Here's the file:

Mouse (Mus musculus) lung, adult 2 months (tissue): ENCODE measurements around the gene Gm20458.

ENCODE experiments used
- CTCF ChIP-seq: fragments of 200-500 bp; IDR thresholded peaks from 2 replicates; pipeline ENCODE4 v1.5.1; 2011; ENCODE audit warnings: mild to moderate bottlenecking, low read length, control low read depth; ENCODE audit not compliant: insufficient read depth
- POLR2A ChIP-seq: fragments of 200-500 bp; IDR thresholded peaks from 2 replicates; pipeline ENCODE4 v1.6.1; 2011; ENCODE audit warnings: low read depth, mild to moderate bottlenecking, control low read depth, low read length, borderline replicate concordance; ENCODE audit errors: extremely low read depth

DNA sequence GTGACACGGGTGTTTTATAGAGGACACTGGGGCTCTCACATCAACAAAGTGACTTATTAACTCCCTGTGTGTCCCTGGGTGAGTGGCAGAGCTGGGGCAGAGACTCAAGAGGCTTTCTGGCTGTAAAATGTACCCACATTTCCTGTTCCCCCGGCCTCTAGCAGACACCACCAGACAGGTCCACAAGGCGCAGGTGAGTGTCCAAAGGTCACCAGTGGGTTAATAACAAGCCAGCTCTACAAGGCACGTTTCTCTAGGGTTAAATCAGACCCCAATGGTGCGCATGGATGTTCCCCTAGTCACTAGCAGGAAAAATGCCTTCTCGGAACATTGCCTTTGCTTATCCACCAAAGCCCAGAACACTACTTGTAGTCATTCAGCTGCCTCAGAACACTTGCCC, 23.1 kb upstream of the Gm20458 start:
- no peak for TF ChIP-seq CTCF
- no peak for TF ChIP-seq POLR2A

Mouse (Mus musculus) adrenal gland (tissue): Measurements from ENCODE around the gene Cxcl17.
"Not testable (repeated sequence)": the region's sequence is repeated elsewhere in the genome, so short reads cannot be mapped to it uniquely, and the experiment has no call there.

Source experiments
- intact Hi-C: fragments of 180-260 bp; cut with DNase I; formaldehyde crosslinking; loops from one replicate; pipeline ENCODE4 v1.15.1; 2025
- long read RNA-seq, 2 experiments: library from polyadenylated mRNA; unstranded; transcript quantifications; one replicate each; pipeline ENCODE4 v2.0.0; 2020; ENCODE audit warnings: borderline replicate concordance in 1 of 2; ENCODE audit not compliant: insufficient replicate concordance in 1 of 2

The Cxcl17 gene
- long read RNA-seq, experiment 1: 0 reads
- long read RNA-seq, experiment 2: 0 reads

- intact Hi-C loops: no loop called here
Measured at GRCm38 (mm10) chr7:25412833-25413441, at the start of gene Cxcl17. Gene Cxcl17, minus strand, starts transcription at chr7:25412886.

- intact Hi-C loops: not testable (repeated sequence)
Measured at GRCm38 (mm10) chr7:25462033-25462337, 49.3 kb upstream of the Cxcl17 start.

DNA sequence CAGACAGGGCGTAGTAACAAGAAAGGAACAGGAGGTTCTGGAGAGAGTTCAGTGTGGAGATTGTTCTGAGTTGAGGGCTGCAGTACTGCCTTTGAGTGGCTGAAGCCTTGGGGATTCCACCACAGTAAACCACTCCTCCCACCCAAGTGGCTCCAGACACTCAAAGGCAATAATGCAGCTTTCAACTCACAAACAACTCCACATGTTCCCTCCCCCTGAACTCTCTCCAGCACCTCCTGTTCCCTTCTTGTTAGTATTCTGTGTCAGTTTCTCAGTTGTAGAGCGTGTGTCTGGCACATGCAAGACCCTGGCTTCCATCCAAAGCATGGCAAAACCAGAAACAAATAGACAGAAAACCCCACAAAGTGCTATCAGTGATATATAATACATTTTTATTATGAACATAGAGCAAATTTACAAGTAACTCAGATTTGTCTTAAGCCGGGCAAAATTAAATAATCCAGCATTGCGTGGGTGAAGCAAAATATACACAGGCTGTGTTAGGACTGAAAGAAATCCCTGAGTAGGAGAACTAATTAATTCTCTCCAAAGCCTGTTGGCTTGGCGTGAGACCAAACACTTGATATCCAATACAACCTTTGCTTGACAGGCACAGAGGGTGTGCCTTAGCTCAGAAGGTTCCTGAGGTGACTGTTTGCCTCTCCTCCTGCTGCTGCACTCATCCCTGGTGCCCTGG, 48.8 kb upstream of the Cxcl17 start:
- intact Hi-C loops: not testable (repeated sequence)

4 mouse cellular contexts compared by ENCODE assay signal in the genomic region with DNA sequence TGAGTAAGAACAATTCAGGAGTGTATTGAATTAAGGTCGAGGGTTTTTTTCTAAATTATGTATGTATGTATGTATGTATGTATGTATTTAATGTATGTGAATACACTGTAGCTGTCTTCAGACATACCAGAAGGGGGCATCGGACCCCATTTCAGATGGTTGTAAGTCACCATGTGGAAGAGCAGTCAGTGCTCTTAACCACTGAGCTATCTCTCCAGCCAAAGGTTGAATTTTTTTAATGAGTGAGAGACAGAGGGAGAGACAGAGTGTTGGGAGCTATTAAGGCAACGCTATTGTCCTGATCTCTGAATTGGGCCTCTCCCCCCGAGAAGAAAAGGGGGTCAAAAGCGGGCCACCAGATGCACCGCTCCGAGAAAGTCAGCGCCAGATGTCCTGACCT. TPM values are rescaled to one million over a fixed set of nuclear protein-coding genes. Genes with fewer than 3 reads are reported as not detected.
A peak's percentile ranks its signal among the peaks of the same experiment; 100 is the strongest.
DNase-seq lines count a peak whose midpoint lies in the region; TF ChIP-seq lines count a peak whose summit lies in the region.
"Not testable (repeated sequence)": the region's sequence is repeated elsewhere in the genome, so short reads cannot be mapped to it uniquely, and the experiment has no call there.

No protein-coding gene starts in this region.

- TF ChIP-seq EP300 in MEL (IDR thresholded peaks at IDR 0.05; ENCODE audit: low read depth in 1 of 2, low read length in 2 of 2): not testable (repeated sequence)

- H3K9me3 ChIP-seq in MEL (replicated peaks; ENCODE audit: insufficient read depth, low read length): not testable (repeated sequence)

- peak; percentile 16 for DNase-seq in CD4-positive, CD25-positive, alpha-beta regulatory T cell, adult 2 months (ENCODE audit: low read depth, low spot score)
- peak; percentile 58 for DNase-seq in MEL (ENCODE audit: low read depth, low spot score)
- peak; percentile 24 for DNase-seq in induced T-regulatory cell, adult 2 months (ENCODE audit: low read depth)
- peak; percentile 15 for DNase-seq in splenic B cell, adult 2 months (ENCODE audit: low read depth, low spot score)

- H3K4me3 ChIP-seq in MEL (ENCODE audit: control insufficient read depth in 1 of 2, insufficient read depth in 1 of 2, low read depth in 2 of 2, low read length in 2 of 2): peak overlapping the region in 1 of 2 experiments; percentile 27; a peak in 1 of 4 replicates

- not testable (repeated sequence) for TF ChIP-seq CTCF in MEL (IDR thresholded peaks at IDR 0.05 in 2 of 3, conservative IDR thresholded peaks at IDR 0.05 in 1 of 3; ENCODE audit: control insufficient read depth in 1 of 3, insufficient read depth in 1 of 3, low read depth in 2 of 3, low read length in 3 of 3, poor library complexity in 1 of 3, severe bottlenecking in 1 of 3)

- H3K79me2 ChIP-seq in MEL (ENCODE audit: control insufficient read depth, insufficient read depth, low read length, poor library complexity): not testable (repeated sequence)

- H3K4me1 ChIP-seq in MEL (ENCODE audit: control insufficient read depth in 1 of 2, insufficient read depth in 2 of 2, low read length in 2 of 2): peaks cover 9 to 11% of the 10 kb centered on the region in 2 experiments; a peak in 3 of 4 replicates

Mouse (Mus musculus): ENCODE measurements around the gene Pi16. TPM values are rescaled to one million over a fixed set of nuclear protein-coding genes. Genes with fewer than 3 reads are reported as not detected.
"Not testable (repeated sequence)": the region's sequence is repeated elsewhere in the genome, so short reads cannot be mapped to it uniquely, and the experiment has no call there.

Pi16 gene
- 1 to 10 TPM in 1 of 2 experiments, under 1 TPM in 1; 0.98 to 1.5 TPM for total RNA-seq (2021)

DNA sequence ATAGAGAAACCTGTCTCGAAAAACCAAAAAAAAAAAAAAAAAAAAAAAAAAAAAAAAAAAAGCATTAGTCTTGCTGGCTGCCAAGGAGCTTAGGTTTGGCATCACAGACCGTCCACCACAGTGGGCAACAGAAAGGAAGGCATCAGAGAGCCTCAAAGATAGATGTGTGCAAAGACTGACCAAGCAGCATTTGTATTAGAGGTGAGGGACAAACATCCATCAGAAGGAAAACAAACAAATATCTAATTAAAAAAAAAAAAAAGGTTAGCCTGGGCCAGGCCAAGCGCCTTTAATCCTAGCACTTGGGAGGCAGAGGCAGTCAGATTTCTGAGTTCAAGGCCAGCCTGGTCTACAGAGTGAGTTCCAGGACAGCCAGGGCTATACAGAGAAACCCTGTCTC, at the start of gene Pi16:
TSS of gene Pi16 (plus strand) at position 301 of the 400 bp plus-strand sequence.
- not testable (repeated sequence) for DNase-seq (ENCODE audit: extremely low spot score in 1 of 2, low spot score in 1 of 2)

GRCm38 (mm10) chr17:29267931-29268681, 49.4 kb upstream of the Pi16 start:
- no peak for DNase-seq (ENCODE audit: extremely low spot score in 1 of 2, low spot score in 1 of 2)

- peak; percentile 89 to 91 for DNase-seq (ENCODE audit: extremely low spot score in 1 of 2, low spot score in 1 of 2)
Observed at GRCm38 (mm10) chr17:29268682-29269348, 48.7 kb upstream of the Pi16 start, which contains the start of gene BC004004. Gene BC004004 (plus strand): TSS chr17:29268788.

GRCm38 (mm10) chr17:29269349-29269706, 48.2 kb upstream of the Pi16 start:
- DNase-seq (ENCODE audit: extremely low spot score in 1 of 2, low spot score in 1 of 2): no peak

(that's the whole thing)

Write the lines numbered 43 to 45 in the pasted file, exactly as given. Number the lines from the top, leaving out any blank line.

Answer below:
- not testable (repeated sequence) for DNase-seq (ENCODE audit: extremely low spot score in 1 of 2, low spot score in 1 of 2)

GRCm38 (mm10) chr17:29267931-29268681, 49.4 kb upstream of the Pi16 start:
- no peak for DNase-seq (ENCODE audit: extremely low spot score in 1 of 2, low spot score in 1 of 2)